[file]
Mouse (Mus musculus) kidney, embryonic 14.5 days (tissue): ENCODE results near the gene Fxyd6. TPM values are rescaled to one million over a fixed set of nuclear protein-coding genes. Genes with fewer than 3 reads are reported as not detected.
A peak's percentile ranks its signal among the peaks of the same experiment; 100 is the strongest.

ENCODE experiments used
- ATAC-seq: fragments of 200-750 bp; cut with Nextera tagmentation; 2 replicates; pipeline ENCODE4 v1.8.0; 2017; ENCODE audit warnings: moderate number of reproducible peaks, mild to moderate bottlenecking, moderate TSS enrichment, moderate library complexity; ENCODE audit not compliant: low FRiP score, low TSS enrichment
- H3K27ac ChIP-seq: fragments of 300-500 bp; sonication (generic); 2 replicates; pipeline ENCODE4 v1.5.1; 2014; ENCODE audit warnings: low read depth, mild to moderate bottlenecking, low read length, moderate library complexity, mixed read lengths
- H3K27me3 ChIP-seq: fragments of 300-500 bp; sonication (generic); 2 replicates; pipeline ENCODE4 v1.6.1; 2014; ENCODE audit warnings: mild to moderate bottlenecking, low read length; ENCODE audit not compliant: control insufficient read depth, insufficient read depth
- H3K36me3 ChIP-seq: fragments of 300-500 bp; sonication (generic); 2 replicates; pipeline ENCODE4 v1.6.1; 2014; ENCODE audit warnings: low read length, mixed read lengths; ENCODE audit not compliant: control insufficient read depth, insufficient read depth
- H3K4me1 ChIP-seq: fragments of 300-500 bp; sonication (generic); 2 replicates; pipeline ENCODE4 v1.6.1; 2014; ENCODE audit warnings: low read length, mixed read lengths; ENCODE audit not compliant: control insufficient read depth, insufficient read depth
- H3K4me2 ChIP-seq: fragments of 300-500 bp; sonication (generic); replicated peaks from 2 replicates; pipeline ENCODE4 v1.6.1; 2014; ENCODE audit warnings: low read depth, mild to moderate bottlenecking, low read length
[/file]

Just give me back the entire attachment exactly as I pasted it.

Mouse (Mus musculus) kidney, embryonic 14.5 days (tissue): ENCODE results near the gene Fxyd6. TPM values are rescaled to one million over a fixed set of nuclear protein-coding genes. Genes with fewer than 3 reads are reported as not detected.
A peak's percentile ranks its signal among the peaks of the same experiment; 100 is the strongest.

ENCODE experiments used
- ATAC-seq: fragments of 200-750 bp; cut with Nextera tagmentation; 2 replicates; pipeline ENCODE4 v1.8.0; 2017; ENCODE audit warnings: moderate number of reproducible peaks, mild to moderate bottlenecking, moderate TSS enrichment, moderate library complexity; ENCODE audit not compliant: low FRiP score, low TSS enrichment
- H3K27ac ChIP-seq: fragments of 300-500 bp; sonication (generic); 2 replicates; pipeline ENCODE4 v1.5.1; 2014; ENCODE audit warnings: low read depth, mild to moderate bottlenecking, low read length, moderate library complexity, mixed read lengths
- H3K27me3 ChIP-seq: fragments of 300-500 bp; sonication (generic); 2 replicates; pipeline ENCODE4 v1.6.1; 2014; ENCODE audit warnings: mild to moderate bottlenecking, low read length; ENCODE audit not compliant: control insufficient read depth, insufficient read depth
- H3K36me3 ChIP-seq: fragments of 300-500 bp; sonication (generic); 2 replicates; pipeline ENCODE4 v1.6.1; 2014; ENCODE audit warnings: low read length, mixed read lengths; ENCODE audit not compliant: control insufficient read depth, insufficient read depth
- H3K4me1 ChIP-seq: fragments of 300-500 bp; sonication (generic); 2 replicates; pipeline ENCODE4 v1.6.1; 2014; ENCODE audit warnings: low read length, mixed read lengths; ENCODE audit not compliant: control insufficient read depth, insufficient read depth
- H3K4me2 ChIP-seq: fragments of 300-500 bp; sonication (generic); replicated peaks from 2 replicates; pipeline ENCODE4 v1.6.1; 2014; ENCODE audit warnings: low read depth, mild to moderate bottlenecking, low read length